SARS. Picture: Gallo Images
SARS. Picture: Gallo Images

Strictly speaking, South Africans are not shouldering one of the heaviest tax burdens in the world. But the country is an outlier among emerging markets, suggesting there is little scope to hike taxes further and remain internationally competitive.

Readers responded strongly to a recent FM opinion piece by Mike Schüssler of (Budget, February 21). In it, he argued that SA has the ninth-highest tax-to-GDP burden in the world.

Philippe Burger, an economics professor at the University of the Free State, disagrees with Schüssler’s interpretation of the statistics.

According to the latest International Monetary Fund (IMF) data (for 2016), SA’s central government tax revenue stands at 26.4% of GDP. This puts SA in seventh place on an international list of 72 countries, with Iceland topping the list at 37.75%, Denmark second at 34%, the Seychelles third at 31.6% and Sweden in fourth place at 27.8%. SA even outranks the UK, which at 25.5% is in 11th place, Brazil, which is in 61st (12.8%) and the US, which ranks 66th (11%).

However, Burger says one has to cast the net wider to understand the real tax burden of a country, as central government tax revenue excludes social security contributions and taxes collected at lower tiers of government, such as provinces and local authorities. Extensive welfare states collect vast sums in social security taxes — to pay unemployment benefits, old-age pensions and disability grants — so excluding these heavily distorts the true picture.

In SA, on the other hand, social security taxes take the form of Unemployment Insurance Fund contributions, which in 2016 accounted for just 1.7% of GDP.

France tops the list when it comes to social security contributions — they constitute 26% of GDP there. In Belgium that figure is 21.5% and in Finland 21.3%.

Similarly, while SA’s provinces and municipalities generate little in the way of tax revenue, countries like the US, Canada, Germany and Brazil are federations in which a large amount of tax is collected by lower tiers of government. For instance, the US’s low IMF ranking (66th) is distorted by the measure excluding all the personal income tax collected by individual states such as New York and California.

So to get a more complete picture of a government’s claim on the economy, one needs to include the revenue collected by the state as a whole and not just central government, as per the IMF ranking, says Burger.

Doing so places SA in 33rd place, almost halfway down the IMF’s list of 72 countries. Top of the list are, predictably, the Scandinavian welfare states (Iceland, Norway, Denmark and Finland), followed by France and Belgium. The total general government revenue burden in these countries is between 50% and 57% of GDP. In SA it is 38.3%.

Looking at it this way, South Africans are not carrying one of the heaviest tax burdens in the world.

As one would expect, of the 32 countries with heavier tax burdens than SA, 22 are developed (OECD) countries and four are transition economies in Eastern Europe with higher per capita incomes than SA.

However, Burger cautions that SA is highly taxed for an emerging market, with only five emerging economies carrying heavier tax burdens: Brazil, Cyprus, Tonga, Malta and the Seychelles.

Brazil comes in at 61st place when using narrow, central government tax data, but leapfrogs over SA to 20th place (with a tax burden of 41.4% of GDP) when the bigger tax picture is considered.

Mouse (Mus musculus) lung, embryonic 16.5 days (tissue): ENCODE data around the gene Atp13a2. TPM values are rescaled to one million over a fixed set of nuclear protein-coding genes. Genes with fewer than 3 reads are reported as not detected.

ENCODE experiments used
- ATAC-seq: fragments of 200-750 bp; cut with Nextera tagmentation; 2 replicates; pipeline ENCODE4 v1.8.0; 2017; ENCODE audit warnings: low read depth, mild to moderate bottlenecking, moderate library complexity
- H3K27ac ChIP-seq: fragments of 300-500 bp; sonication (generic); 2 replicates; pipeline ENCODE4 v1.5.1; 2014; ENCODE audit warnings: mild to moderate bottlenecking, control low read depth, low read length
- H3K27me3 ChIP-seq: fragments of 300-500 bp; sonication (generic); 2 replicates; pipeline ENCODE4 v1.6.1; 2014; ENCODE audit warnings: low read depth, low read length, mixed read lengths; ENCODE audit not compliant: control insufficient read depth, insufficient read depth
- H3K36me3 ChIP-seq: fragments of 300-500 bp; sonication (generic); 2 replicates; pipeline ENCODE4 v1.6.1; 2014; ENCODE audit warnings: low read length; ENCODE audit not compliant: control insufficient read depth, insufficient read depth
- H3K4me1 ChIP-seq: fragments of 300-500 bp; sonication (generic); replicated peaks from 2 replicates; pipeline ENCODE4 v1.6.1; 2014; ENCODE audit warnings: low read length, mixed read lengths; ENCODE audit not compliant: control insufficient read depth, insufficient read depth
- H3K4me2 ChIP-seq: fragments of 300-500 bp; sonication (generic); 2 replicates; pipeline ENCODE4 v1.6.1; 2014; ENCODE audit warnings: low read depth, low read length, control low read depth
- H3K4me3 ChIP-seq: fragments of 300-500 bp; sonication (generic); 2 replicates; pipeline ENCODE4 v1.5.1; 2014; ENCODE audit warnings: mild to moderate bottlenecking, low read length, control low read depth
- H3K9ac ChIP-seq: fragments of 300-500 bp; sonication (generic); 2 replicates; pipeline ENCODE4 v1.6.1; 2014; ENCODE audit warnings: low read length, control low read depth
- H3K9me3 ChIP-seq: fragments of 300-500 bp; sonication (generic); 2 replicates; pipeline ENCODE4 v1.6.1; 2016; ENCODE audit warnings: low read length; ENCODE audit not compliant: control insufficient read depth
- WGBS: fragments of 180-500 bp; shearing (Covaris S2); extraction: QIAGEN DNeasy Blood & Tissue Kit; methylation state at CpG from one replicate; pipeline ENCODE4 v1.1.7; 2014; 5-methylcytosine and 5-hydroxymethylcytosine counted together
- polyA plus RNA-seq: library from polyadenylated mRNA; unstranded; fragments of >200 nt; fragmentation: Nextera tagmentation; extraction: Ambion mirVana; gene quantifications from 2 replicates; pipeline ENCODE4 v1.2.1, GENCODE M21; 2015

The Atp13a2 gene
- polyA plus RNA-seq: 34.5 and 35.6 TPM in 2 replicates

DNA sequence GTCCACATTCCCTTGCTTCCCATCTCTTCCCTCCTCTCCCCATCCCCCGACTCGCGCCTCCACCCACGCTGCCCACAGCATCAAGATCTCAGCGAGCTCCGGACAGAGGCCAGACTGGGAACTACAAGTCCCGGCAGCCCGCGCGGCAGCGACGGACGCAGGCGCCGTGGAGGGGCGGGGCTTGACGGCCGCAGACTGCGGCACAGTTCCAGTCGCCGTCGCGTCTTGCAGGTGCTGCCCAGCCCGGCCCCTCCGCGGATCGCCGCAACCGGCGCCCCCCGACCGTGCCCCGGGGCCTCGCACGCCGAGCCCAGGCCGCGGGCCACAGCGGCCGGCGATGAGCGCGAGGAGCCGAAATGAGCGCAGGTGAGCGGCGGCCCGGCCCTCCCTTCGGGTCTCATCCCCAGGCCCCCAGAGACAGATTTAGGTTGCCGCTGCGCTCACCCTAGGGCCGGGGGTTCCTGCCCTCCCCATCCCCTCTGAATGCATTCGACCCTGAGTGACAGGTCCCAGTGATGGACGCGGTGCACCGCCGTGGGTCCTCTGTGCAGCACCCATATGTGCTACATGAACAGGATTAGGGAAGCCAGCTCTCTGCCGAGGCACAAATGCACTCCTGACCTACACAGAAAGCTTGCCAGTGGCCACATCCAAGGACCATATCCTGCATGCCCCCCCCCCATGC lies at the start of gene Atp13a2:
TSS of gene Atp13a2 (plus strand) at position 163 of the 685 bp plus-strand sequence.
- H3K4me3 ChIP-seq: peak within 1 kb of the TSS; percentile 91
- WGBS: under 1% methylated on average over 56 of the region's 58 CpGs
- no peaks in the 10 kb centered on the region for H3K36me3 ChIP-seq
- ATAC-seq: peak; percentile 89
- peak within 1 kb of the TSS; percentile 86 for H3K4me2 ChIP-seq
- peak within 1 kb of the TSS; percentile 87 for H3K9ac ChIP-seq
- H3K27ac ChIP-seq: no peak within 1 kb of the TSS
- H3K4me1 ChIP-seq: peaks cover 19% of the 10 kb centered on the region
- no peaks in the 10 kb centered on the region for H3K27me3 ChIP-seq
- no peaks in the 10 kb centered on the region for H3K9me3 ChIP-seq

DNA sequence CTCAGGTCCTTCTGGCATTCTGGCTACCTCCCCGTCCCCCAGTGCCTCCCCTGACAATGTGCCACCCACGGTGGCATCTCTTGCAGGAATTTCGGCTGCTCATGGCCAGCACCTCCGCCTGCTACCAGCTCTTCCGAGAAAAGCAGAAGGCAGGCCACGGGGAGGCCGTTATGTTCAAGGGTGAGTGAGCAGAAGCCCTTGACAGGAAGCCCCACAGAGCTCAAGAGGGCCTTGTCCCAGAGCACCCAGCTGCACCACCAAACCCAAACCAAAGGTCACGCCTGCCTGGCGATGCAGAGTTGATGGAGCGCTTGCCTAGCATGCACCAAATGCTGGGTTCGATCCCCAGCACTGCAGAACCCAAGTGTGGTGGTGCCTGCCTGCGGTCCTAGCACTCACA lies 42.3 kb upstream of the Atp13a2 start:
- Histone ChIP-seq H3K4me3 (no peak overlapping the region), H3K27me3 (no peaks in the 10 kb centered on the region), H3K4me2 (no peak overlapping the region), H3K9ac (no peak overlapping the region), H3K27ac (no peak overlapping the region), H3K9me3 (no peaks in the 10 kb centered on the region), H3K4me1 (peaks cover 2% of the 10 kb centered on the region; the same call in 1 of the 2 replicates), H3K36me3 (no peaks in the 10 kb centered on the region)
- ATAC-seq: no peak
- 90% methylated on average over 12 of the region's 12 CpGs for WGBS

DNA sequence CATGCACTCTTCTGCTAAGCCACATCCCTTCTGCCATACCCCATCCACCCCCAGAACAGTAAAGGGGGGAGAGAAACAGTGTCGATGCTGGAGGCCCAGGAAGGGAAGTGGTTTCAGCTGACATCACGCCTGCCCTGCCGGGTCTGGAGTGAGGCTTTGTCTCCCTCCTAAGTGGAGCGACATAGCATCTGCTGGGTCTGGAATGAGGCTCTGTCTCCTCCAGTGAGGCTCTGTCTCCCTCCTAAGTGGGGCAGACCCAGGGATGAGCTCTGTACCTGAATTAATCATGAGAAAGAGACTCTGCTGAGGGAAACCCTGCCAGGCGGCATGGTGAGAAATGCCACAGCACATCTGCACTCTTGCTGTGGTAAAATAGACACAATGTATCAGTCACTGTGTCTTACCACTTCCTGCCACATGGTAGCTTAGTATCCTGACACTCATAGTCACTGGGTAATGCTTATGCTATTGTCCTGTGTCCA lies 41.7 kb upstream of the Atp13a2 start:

No matter which way I look at it, South Africans are highly taxed and get back very little
Mike Schüssler

On the other hand, there are 20 emerging markets that collect less tax than SA, including China, Thailand, Indonesia, Kenya and Uganda.

Even more worrying is that SA also has a higher tax burden than the US, Switzerland, South Korea, Australia and Israel, all developed economies.

"This suggests there is little scope for SA to increase tax rates in future," says Burger. "The top marginal personal income tax rate of 45%, the corporate income tax rate of 28% and the VAT rate of 15% are probably as high as they can go without SA becoming less competitive relative to its peer emerging-market rivals."

Schüssler replies that he focused on tax, excluding nontax revenue (like toll fees) and social security contributions, because the latter are not compulsory in SA, and are collected by pension and retirement funds, not the taxman.

Nevertheless, South Africans contributed 5.13% of GDP to pension funds in 2017. "That is a large amount that is subtracted from salaries every month," he argues.

According to the comprehensive International Centre for Tax & Development (ICTD) database, SA has the 45th-highest total revenue-to-GDP ratio of 193 countries when social security payments to the government are included.

This is a similar result to that shown by the IMF data.

However, Schüssler estimates that once SA’s pension contributions to private funds are added, SA rises from 45th place to 23rd place.

What it means

SA taxes more heavily than 20 other emerging markets and five developed countries

"To obtain a decent health-care level we need to add perhaps the medical insurance many South Africans pay too, which is about 3% of GDP." Including these contributions would take SA even higher up the rankings — to 15th place.

However, one cannot add in SA’s private pension or medical aid contributions if one doesn’t include the private contributions of other countries too. Also, social security systems have a redistributive element that is lacking in private pension schemes.

But Schüssler is sticking to his view: the best way to compare tax-to-GDP ratios in the case of SA is to exclude social security payments altogether. Doing this, SA is the 12th-most taxed country in the world on the ICTD database. "No matter which way I look at it, South Africans are highly taxed and get back very little," he says.